But three months later the Americans, Cubans and Russians are at each others’ throat. Despite the fact that we had dangled all this business about lifting the embargo, and the influx of Cuban visitors from the so-called Cuban community (the Cuban exiles in Miami) which created an inflow of foreign exchange immediately, Castro threw this all to the winds. Whether the Soviets told him to do this, or whether he convinced the Soviets to do this, it’s hard to know. But what we do know is that, in December 1977, after we moved in, there was a change in the tone of our relationship with Cuba.
After Soviet-Cuban intervention in Ethiopia, the Carter administration could no longer be dangling the prospect of embargo lifting there. The Cubans, for their part, began to clamp down on our contacts. Pending appointment requests started to build up and by the time I left Cuba in 1979, I had 45-50 outstanding appointment requests which had not been granted. They were really tightening up on us. So to pursue our tasks there, we began meeting more and more with the Soviets and Eastern Europeans and talked about their economic ties with Cuba. But the tone with the Cubans turned to confrontation and Castro had precipitated this.
“The Soviets preferred a succession arrangement in which Raul would take over”
While this was going on in Ethiopia, Castro was also putting money, goods into the support of the Sandinistas in Nicaragua. At the end of my tour, I had a meeting with Osmany Cienfuegos, a member of the Cuban Communist party Politburo at the time and very close to Castro. He said, “You know, you have seen our hand in Nicaragua and you’re going to see it again soon in El Salvador and Guatemala.” He was telling the truth, of course. That was the next phase in the confrontation.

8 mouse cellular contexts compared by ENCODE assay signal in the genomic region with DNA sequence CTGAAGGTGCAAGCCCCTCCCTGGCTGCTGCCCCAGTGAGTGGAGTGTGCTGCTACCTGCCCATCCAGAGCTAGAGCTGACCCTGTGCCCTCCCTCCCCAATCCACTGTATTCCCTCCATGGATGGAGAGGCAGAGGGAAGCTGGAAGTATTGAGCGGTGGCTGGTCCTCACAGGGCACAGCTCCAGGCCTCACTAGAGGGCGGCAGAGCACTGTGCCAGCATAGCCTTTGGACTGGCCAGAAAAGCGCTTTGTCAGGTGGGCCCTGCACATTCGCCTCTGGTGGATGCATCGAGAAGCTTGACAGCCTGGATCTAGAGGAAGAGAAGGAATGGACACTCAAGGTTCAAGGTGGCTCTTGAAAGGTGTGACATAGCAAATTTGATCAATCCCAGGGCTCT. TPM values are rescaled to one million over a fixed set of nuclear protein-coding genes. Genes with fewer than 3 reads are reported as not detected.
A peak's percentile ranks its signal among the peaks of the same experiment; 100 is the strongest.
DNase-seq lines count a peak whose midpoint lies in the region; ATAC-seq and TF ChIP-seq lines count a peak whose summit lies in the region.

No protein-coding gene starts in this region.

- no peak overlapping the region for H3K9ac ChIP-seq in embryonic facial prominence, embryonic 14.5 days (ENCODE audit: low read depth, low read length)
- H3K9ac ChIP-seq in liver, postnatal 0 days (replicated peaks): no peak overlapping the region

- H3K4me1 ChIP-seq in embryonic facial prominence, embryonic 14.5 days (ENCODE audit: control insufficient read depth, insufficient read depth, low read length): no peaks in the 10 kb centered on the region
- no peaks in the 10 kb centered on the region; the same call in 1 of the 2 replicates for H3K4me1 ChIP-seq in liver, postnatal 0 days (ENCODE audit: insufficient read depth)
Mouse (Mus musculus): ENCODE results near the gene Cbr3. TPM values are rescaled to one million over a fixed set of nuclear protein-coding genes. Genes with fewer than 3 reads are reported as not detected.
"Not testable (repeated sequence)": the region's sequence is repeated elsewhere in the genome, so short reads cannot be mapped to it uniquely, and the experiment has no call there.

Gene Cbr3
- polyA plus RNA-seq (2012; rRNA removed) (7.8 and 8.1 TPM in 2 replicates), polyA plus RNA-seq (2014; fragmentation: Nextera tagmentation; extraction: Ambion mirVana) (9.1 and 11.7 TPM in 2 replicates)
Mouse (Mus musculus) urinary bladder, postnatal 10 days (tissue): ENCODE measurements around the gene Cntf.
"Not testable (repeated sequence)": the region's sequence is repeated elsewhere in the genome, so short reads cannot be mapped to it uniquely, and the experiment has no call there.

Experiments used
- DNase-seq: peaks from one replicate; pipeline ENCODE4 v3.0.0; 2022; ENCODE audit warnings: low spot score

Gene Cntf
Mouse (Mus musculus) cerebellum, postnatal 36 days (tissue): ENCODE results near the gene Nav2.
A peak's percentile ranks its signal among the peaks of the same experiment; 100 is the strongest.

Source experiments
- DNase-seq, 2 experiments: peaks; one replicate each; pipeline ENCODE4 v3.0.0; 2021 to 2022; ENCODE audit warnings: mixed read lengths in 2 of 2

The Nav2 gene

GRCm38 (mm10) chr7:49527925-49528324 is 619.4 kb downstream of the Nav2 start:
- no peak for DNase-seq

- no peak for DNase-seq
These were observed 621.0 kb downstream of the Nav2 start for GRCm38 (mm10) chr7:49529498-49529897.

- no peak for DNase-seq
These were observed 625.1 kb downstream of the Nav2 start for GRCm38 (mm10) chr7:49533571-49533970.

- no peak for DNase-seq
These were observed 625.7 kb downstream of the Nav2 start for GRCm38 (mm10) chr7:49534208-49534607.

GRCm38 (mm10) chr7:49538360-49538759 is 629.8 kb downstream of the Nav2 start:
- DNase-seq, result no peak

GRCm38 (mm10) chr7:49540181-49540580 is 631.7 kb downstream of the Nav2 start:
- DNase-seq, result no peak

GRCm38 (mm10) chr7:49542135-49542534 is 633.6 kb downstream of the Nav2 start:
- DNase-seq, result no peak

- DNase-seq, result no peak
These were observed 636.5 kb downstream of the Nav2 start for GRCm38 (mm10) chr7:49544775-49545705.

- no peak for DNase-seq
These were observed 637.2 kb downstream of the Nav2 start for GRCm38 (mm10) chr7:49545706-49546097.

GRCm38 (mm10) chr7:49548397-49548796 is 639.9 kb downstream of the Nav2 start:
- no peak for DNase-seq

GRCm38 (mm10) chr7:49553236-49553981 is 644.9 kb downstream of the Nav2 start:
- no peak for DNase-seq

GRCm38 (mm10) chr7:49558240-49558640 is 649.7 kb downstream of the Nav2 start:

There are those such as Wayne Smith who defend the Cubans but the reality is that the Cubans had a golden opportunity. They had said that Angola would be unique. They had been offered implicitly the lifting of the embargo and yet they moved against U.S. interests. They dispatched troops to Ethiopia. We used to see these troops at the airports flying out there; it was really a rush operation.
As the Cubans began to clamp down and close off contact with us, we began to see more and more of the Russians. They were very open about their economic relationship with Cuba. They professed to have a disdain for Castro but they had a different point of view regarding Fidel and his brother Raul. The Soviets generally would tell us that they considered Raul to be a disciplined fellow whereas Fidel was more emotional and problematical. It was clear that they preferred a succession arrangement in which Raul would take over; he was, of course, head of the armed forces….